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    What is Xanax?

    Xanax is a benzodiazepine class drug but is also known by its generic name alprazolam. It is used to treat anxiety disorders such as Generalized Anxiety Disorder (GAD). It has also been known to treat sleeplessness, PMS, and even depression. However, extended use of it can be hazardous as the risk of addiction increases and users often requiring a specific Xanax addiction treatment program to set free from the drug.

    Benzodiazepines function by enhancing the gamma-aminobutyric acid (GABA) chemical, which induces relaxation in the body. Through extended use, the body will become accustomed to the adjusted levels of GABA causing it to build a tolerance. As a result, the user will need larger and larger doses over the same course of time to have the desired effects.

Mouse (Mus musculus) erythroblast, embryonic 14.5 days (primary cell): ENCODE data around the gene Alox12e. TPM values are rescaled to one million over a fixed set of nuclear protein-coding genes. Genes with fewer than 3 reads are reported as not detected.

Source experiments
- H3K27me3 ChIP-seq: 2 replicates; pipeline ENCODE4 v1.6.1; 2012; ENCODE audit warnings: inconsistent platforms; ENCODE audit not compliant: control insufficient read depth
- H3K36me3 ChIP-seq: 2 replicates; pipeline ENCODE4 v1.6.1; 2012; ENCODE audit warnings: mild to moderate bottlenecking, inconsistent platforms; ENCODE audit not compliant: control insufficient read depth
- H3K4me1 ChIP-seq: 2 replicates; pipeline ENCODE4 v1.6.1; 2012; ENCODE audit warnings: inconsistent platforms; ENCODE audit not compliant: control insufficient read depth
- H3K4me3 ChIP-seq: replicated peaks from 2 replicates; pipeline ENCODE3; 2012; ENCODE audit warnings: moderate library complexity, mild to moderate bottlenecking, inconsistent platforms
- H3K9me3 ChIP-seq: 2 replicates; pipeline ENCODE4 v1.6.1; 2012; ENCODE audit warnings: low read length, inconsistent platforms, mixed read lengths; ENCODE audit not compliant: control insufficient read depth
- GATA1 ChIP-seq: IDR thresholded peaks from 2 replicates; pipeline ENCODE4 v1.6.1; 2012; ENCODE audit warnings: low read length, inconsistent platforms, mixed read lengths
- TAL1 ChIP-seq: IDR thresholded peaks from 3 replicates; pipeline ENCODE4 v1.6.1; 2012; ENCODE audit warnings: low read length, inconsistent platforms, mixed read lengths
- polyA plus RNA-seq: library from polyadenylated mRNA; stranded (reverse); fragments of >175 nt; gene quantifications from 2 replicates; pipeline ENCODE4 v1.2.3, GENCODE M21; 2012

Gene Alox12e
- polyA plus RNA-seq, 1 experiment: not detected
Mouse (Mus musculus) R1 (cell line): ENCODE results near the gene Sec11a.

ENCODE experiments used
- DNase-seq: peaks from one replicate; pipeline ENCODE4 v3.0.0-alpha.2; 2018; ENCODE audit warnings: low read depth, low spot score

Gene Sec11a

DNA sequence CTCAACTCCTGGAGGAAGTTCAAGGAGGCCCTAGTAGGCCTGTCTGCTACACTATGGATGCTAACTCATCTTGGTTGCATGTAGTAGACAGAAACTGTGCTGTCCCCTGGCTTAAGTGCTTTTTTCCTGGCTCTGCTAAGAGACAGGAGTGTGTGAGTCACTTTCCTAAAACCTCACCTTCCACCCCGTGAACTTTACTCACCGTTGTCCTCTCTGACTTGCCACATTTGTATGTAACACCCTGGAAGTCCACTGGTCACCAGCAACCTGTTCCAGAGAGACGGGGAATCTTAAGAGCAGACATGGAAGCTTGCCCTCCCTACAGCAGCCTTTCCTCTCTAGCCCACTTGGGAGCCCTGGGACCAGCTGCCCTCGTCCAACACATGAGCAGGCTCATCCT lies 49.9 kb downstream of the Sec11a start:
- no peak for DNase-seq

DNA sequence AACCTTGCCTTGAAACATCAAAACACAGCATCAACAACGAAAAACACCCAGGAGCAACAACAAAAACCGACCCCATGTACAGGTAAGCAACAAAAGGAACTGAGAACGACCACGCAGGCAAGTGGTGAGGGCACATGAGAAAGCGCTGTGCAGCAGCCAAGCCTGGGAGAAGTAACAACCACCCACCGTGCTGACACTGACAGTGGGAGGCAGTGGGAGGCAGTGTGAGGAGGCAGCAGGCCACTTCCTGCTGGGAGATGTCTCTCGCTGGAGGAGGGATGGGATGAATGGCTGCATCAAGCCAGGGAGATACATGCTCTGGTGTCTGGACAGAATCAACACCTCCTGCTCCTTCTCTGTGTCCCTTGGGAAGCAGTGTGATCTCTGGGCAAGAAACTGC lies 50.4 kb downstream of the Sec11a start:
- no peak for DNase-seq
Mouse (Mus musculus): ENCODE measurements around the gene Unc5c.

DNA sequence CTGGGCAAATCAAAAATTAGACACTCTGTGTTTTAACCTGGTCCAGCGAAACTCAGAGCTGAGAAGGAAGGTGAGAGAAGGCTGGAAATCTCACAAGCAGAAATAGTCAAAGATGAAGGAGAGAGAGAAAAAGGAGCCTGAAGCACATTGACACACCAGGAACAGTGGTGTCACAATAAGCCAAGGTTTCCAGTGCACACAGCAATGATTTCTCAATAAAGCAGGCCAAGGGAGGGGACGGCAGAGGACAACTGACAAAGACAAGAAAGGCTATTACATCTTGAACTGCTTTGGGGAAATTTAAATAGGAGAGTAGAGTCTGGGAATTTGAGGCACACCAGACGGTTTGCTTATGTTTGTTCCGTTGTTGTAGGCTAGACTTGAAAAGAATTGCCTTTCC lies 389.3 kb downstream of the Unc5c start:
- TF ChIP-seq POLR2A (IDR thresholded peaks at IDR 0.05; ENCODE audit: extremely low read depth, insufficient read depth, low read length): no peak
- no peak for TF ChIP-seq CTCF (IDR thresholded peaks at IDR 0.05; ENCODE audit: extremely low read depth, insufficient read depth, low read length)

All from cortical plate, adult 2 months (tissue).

Is Xanax a controlled substance?

    The increasing need for larger doses over time means that there is a high risk of addiction. For this reason, the FDA classifies it as a controlled substance. While the drug is technically legal when prescribed by a physician, the chances of overdosing are much higher than most people think.

    Why is Xanax used?

    Anxiety disorders are common among the general population. In fact, they are the most commonly diagnosed mental health condition in the United States. They can be debilitating for many people who struggle through day-to-day life. Individuals with anxiety disorders are likely to see relief through prescription medications, such as Xanax. It is most commonly prescribed to treat anxiety disorders, but despite the help it can offer, it is a highly dangerous drug. Whether it is abused or used as prescribed, people taking It face a high risk of overdosing.

    It is a commonly prescribed medication for a variety of reasons, especially in the field of mental health. This makes it very easy to abuse when a user is seeking out relief from anxiety or frequent panic attacks. This article will bring to light some important risks regarding Xanax as well as how to use it safely. We will also offer some recommendations for further treatment in the case of an overdose or addiction.